It can be tempting to think of an estate plan as something for the far-off future. A plan that you hope you won’t need for some time. However, it’s important to remember that the financial decisions you make every day affect the assets that will make up that estate plan.

On April 3, 2020, the New York State Legislature approved a $177 billion state budget, which also included actions on policy issues including an important change to Medicaid community care eligibility.

What changed and when does it go into effect?

The new legislation imposes a 30-month look-back period for Medicaid community care applicants, an extension of the current 3-month look-back period. This will bring the home care program’s look-back period closer to the five-year look-back for nursing home Medicaid.

All changes to New York’s Medicaid laws go into effect on October 1, 2020. Many who are planning to use Medicaid’s service in the future and wish to remain living at home risk being caught by surprise.

What does that mean?

As there is a resource limit for Medicaid, there is an income cap. You must qualify for the income requirements to be eligible. A look-back period means Medicaid will look at your financial transactions and asset transfers for the 30-month period to see if you’ve been giving away money to meet the income requirement. There is a penalty if you do so.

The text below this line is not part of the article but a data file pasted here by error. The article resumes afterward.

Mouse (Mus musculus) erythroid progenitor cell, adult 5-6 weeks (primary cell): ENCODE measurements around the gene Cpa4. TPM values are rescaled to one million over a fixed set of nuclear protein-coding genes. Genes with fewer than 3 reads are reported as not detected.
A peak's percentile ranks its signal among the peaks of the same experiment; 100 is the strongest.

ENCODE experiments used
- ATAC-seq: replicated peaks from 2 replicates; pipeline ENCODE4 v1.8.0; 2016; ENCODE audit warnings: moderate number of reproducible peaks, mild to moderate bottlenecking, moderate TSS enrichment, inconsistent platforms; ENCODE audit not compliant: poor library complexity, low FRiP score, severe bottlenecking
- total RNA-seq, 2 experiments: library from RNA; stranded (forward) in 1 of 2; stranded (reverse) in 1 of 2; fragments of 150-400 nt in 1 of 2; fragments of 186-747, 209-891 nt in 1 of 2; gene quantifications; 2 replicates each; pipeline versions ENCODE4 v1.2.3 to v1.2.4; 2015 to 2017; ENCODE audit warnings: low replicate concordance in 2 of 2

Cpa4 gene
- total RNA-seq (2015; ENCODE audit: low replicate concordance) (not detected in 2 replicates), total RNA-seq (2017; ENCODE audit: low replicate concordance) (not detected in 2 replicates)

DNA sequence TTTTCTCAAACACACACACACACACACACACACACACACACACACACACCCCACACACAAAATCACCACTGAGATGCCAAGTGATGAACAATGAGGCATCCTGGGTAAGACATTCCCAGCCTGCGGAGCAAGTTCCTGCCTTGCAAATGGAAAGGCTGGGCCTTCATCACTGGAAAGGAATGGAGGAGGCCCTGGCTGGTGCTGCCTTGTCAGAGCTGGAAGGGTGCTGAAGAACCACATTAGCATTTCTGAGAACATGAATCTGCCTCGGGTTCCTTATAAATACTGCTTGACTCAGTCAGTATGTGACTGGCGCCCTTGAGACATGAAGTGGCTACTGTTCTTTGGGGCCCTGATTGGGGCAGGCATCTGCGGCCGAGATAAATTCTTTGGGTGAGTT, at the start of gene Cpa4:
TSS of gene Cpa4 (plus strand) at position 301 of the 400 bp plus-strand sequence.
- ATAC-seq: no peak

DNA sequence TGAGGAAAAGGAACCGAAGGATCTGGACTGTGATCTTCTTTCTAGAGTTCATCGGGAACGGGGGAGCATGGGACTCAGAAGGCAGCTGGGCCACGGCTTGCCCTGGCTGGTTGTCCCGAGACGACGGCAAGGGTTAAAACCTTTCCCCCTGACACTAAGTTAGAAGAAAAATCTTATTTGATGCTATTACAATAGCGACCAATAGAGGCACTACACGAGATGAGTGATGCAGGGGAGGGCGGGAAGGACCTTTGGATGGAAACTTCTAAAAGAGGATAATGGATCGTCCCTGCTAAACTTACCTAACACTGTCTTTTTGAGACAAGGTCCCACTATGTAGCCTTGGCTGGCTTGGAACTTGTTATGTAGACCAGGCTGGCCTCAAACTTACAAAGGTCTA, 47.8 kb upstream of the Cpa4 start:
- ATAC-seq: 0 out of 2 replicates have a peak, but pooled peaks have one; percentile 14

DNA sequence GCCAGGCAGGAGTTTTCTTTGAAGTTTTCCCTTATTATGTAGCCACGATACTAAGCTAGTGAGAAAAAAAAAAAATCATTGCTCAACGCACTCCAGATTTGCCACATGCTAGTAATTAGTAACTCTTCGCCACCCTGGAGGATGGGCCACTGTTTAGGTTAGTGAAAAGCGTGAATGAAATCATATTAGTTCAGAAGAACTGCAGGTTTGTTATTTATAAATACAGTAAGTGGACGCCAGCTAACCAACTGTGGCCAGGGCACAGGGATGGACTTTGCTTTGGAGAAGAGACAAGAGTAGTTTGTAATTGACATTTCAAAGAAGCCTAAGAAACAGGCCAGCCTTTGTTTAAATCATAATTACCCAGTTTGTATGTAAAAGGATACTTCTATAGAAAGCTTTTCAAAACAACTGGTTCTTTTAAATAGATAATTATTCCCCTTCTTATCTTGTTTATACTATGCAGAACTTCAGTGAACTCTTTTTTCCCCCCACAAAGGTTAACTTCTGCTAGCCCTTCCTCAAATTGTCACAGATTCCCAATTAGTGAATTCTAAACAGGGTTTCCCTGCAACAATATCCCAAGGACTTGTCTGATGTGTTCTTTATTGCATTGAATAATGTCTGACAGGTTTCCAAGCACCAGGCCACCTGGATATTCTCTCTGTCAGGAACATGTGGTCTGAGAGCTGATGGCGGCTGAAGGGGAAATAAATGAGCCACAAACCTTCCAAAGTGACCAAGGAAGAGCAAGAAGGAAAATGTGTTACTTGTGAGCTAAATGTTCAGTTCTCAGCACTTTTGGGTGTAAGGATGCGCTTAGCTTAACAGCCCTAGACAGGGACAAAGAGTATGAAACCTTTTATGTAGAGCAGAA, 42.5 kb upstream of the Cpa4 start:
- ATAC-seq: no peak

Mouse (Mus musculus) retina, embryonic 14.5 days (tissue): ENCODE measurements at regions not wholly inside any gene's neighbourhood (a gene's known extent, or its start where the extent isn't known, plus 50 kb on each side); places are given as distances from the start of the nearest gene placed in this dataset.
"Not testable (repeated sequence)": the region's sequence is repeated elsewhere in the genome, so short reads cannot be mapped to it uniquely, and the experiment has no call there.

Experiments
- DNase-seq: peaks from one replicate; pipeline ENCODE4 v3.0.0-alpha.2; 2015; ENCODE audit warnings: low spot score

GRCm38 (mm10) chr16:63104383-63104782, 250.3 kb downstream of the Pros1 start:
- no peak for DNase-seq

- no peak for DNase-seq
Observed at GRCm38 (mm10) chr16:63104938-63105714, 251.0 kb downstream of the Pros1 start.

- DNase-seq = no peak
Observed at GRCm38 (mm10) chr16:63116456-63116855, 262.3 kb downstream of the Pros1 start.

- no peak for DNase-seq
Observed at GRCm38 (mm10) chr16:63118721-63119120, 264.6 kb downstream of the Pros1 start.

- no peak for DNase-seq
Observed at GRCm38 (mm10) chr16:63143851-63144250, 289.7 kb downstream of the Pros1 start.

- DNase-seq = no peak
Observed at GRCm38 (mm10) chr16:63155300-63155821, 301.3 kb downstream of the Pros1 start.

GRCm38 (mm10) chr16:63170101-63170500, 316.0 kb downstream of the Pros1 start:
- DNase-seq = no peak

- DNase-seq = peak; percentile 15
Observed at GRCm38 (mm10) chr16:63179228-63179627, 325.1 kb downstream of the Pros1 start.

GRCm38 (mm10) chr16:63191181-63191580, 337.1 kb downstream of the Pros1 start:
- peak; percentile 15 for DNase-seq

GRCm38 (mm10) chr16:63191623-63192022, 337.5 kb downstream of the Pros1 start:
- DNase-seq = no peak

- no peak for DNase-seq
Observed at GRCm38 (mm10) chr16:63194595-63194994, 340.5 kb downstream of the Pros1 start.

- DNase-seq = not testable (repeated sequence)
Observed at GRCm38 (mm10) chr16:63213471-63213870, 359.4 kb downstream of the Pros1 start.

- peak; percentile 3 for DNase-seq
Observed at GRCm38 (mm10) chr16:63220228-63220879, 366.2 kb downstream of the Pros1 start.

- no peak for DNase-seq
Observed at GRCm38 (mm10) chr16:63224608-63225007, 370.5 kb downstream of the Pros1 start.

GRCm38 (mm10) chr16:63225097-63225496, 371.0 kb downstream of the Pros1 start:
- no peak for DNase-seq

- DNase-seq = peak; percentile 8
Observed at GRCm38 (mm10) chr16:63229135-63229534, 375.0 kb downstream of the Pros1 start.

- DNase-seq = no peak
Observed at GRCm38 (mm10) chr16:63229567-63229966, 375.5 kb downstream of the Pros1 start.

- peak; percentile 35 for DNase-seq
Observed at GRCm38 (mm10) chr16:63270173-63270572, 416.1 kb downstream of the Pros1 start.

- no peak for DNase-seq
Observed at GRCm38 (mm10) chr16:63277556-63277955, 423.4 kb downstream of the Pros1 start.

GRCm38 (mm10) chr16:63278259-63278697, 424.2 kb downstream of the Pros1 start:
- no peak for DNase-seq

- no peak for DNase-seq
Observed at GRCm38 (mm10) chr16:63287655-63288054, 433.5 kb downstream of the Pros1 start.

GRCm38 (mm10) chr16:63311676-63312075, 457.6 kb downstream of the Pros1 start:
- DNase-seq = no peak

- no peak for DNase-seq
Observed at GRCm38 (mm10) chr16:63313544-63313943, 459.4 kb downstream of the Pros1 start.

Why is this relevant to my estate planning?

It is more important than ever to plan accordingly and, if necessary, act now before the new community care Medicaid laws go into effect. Proper financial planning should be completed before this look-back extension begins. If you are planning for a future that could involve home care, plan to reduce your estate well in advance of this 30-month look-back period.

These new laws will negatively affect many people financially. Give yourself peace of mind and decrease worry amid the current public health crisis. Proactively protect your estate with informed decision-making and a solid financial plan.